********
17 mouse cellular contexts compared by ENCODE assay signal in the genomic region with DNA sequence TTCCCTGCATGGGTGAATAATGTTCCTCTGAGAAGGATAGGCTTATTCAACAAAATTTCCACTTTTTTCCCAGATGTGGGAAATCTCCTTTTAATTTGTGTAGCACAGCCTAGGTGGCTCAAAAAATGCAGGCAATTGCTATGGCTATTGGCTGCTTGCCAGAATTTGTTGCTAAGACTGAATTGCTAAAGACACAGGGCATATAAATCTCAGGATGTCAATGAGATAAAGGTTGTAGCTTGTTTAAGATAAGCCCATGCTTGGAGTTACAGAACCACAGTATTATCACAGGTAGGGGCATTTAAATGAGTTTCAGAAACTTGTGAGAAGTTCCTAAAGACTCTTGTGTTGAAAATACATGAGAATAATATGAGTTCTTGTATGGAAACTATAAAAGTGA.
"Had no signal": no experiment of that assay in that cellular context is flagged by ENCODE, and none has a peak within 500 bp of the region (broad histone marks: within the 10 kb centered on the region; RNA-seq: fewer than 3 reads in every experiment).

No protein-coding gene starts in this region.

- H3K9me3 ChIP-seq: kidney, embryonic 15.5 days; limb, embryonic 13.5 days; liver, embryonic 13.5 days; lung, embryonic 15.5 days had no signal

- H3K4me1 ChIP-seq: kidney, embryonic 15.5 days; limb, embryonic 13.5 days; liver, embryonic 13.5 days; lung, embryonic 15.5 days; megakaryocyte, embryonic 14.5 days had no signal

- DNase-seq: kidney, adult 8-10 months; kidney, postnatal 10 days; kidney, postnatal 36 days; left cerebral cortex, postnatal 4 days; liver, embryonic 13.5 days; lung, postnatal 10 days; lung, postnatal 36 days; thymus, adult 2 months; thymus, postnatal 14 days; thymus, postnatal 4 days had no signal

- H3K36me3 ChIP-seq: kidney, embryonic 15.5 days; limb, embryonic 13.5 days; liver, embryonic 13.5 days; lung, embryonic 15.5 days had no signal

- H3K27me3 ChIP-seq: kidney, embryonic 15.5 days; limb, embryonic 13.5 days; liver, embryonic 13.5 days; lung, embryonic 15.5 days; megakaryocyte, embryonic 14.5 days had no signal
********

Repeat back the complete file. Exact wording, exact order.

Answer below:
17 mouse cellular contexts compared by ENCODE assay signal in the genomic region with DNA sequence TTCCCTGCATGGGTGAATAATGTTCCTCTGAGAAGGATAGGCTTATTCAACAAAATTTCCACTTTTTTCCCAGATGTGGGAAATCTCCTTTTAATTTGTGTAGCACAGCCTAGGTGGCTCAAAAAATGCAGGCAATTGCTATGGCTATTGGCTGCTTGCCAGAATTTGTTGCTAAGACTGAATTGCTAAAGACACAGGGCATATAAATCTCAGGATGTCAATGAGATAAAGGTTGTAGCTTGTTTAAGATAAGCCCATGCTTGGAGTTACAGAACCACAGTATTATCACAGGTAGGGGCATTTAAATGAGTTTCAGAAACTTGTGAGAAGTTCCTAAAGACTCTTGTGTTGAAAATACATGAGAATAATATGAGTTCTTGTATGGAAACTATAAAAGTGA.
"Had no signal": no experiment of that assay in that cellular context is flagged by ENCODE, and none has a peak within 500 bp of the region (broad histone marks: within the 10 kb centered on the region; RNA-seq: fewer than 3 reads in every experiment).

No protein-coding gene starts in this region.

- H3K9me3 ChIP-seq: kidney, embryonic 15.5 days; limb, embryonic 13.5 days; liver, embryonic 13.5 days; lung, embryonic 15.5 days had no signal

- H3K4me1 ChIP-seq: kidney, embryonic 15.5 days; limb, embryonic 13.5 days; liver, embryonic 13.5 days; lung, embryonic 15.5 days; megakaryocyte, embryonic 14.5 days had no signal

- DNase-seq: kidney, adult 8-10 months; kidney, postnatal 10 days; kidney, postnatal 36 days; left cerebral cortex, postnatal 4 days; liver, embryonic 13.5 days; lung, postnatal 10 days; lung, postnatal 36 days; thymus, adult 2 months; thymus, postnatal 14 days; thymus, postnatal 4 days had no signal

- H3K36me3 ChIP-seq: kidney, embryonic 15.5 days; limb, embryonic 13.5 days; liver, embryonic 13.5 days; lung, embryonic 15.5 days had no signal

- H3K27me3 ChIP-seq: kidney, embryonic 15.5 days; limb, embryonic 13.5 days; liver, embryonic 13.5 days; lung, embryonic 15.5 days; megakaryocyte, embryonic 14.5 days had no signal